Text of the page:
A car drives down Canal Street during Hurricane Isaac in New Orleans. (Chris Graythen / Getty Images )
NEW ORLEANS -- Jerry and Barbara Thibodeau first came to New Orleans about a year ago, and, as Jerry puts it, "We absolutely fell in love with the place."
They came back again. And again. And again. Four times in one year. But on Wednesday, they couldn't wait to get out.
That wasn't going to happen, though, as Hurricane Isaac, a broad, slow-moving storm, kept the city under virtual lock-down with dangerous winds, massive power outages, downed trees and flooding. The airport was closed for the second day and was not expected to open until Thursday at the earliest.
PHOTOS: Isaac lashes Gulf Coast
The Thibodeaus had arrived Saturday from their home in Massachusetts for what was supposed to be a four-day spree of great food, great music and great fun in New Orleans' fabled French Quarter. They briefly considered canceling the trip as Isaac developed into a tropical storm, but it was far from the coast. Anything could happen, the couple figured.
"You know how they track hurricanes," said Barbara Thibodeau, a paralegal. "You never know exactly where it's going to go."
So the couple checked into their French Quarter hotel, thinking that even if Isaac worsened, their scheduled early morning plane would leave Tuesday, long before the storm made landfall.
MAP: The path of Isaac
Jerry Thibodeau said the big mistake they made was moving Monday from the French Quarter to a hotel near the airport, in hopes of making an easy getaway. When the airport closed late Monday, and without a vehicle to get around in, they were stuck.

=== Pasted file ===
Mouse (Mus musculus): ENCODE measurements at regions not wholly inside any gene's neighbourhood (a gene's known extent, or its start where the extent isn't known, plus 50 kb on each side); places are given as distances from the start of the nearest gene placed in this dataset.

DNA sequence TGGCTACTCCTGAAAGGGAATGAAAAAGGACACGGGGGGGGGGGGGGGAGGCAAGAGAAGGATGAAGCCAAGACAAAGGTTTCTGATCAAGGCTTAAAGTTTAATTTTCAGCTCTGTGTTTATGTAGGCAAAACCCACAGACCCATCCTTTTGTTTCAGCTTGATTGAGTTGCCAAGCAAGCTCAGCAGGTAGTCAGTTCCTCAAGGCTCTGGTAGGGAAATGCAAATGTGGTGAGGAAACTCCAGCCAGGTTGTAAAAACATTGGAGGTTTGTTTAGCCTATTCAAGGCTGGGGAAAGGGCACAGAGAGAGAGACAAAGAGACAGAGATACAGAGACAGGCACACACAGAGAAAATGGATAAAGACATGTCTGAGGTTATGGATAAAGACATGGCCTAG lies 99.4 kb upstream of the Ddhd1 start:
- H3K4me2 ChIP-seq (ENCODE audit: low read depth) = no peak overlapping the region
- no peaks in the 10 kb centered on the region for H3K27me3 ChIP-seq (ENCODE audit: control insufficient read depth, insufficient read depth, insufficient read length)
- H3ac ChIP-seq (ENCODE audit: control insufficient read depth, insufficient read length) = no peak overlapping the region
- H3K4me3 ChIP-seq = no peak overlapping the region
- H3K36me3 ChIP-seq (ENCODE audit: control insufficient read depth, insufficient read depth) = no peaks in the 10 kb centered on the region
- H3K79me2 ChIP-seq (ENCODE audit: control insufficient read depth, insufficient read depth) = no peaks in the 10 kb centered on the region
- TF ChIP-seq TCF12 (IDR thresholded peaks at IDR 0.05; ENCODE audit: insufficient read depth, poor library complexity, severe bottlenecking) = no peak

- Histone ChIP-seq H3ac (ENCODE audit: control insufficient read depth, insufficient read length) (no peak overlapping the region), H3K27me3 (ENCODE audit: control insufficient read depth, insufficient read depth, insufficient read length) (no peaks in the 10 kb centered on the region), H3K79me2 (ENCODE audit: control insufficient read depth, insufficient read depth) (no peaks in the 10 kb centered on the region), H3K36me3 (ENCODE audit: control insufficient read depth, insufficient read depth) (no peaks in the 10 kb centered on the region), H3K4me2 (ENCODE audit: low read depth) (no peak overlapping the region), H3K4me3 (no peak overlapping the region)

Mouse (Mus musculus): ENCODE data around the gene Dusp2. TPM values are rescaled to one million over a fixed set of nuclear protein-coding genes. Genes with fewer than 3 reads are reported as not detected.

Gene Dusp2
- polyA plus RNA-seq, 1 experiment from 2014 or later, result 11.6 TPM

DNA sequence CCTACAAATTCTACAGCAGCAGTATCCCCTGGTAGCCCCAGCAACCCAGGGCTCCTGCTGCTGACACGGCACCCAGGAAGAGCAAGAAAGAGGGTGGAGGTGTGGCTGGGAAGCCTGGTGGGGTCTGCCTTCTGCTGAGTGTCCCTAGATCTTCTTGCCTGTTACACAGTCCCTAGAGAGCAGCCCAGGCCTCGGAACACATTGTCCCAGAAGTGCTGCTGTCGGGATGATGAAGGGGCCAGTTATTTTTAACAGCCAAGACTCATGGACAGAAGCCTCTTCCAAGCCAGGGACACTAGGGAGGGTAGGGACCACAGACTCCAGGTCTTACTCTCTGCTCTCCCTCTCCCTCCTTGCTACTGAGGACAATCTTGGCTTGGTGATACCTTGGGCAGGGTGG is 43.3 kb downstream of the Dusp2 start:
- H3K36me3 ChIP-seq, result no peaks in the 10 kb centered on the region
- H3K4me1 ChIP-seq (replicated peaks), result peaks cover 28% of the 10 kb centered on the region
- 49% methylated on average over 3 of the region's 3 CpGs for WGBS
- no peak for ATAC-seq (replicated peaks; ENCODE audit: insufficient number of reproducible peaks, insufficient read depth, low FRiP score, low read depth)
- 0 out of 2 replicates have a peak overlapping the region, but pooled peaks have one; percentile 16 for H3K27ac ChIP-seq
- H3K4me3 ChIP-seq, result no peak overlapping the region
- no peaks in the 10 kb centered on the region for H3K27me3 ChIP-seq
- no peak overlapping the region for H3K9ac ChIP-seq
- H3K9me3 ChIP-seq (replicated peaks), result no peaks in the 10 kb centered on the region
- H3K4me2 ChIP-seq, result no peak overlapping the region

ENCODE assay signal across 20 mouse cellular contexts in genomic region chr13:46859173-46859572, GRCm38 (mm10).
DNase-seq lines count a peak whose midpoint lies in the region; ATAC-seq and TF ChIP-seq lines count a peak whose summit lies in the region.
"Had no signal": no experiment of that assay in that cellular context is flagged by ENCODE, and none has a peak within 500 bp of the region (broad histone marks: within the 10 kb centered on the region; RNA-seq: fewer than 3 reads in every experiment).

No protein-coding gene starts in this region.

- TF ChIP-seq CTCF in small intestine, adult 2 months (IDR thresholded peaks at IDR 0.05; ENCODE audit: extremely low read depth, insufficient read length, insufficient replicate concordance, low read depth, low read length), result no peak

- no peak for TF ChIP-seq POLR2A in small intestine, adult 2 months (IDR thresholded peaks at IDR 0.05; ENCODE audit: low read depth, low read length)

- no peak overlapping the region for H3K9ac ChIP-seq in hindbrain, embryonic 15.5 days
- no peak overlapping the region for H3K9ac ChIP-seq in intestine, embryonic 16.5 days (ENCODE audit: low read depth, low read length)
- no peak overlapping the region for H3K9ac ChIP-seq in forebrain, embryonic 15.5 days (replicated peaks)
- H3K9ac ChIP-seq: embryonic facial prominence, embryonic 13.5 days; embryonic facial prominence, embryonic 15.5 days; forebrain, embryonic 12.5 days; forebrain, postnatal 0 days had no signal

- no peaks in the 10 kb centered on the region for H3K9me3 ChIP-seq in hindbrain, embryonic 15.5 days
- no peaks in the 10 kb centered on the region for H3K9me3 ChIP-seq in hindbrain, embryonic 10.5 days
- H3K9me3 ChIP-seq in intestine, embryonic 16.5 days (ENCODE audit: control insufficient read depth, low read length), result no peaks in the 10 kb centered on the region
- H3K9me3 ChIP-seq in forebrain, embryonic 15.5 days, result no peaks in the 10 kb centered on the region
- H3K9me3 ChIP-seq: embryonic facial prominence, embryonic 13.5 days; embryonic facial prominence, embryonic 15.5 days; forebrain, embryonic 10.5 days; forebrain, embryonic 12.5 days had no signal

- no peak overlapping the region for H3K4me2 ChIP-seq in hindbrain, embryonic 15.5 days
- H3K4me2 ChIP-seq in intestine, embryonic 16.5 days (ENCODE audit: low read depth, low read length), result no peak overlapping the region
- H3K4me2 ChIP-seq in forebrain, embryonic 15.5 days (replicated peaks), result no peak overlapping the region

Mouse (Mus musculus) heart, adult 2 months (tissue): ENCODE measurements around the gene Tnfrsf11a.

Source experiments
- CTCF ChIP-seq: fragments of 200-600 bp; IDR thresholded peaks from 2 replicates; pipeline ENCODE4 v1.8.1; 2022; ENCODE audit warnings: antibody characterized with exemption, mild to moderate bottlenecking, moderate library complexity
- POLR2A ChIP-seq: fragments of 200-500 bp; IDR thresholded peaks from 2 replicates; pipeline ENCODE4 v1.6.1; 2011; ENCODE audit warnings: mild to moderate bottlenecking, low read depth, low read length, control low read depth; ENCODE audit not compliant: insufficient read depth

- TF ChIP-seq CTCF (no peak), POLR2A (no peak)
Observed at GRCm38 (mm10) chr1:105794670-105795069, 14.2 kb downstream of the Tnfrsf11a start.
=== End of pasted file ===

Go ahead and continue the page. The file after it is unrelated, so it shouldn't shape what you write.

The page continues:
"It's too bad -- it would have been fun to ride it out in the Quarter," he said as the airport hotel's lobby grew increasingly sauna-like after hours without air-conditioning.
Occasionally, stragglers would stumble through the rotating glass doors, hair tangled like wet birds' nests and clothes twisted awry by the wind. "We were hoping and praying we could get a room here because we don't have any power at our house," said Vilma Machado, as she arrived with her husband, Clarence. Upon learning that the hotel was similarly hot and swampy, they went back home.
Behind them, another woman came inside cradling a chihuahua wrapped in plastic, looking dryer than its human companion.
Meanwhile, guests searched for some of the few outlets available, which were delivering limited power from a generator.
Barbara and Jerry, a technician, were banking on their unexpectedly costly trip ending Thursday. Then, Barbara's cellphone chirped a message. The Aug. 30 flight was canceled.
"I'm gonna cry," she said, half-jokingly.
"We gotta do something about getting out of here," her husband said of the city they love.
Still, they'll be back -- just not during hurricane season. Their next trip here is in November, for the Po'Boy Festival.
Human body parts found in Florida storage locker
Aurora shooting: What happened to $5 million for victims?
Ex-senator to FEC: Scandal aside, legal expenses arose on business